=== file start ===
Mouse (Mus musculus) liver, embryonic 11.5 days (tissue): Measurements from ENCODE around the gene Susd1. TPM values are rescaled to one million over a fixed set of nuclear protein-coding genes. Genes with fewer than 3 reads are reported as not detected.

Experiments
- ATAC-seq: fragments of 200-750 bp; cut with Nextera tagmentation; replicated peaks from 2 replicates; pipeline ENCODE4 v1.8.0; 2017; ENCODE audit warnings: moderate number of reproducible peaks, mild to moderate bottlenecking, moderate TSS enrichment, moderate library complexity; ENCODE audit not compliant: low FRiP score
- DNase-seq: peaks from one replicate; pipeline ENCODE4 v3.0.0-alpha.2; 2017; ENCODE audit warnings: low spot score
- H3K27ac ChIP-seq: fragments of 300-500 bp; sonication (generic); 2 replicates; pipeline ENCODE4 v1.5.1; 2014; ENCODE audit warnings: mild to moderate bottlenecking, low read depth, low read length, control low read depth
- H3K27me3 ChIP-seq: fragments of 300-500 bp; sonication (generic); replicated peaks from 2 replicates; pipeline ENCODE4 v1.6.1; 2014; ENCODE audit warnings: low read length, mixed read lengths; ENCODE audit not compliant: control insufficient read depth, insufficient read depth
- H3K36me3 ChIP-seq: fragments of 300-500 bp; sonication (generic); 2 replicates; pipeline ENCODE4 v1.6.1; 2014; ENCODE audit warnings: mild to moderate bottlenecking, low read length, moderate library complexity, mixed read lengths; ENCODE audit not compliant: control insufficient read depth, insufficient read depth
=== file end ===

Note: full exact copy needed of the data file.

Mouse (Mus musculus) liver, embryonic 11.5 days (tissue): Measurements from ENCODE around the gene Susd1. TPM values are rescaled to one million over a fixed set of nuclear protein-coding genes. Genes with fewer than 3 reads are reported as not detected.

Experiments
- ATAC-seq: fragments of 200-750 bp; cut with Nextera tagmentation; replicated peaks from 2 replicates; pipeline ENCODE4 v1.8.0; 2017; ENCODE audit warnings: moderate number of reproducible peaks, mild to moderate bottlenecking, moderate TSS enrichment, moderate library complexity; ENCODE audit not compliant: low FRiP score
- DNase-seq: peaks from one replicate; pipeline ENCODE4 v3.0.0-alpha.2; 2017; ENCODE audit warnings: low spot score
- H3K27ac ChIP-seq: fragments of 300-500 bp; sonication (generic); 2 replicates; pipeline ENCODE4 v1.5.1; 2014; ENCODE audit warnings: mild to moderate bottlenecking, low read depth, low read length, control low read depth
- H3K27me3 ChIP-seq: fragments of 300-500 bp; sonication (generic); replicated peaks from 2 replicates; pipeline ENCODE4 v1.6.1; 2014; ENCODE audit warnings: low read length, mixed read lengths; ENCODE audit not compliant: control insufficient read depth, insufficient read depth
- H3K36me3 ChIP-seq: fragments of 300-500 bp; sonication (generic); 2 replicates; pipeline ENCODE4 v1.6.1; 2014; ENCODE audit warnings: mild to moderate bottlenecking, low read length, moderate library complexity, mixed read lengths; ENCODE audit not compliant: control insufficient read depth, insufficient read depth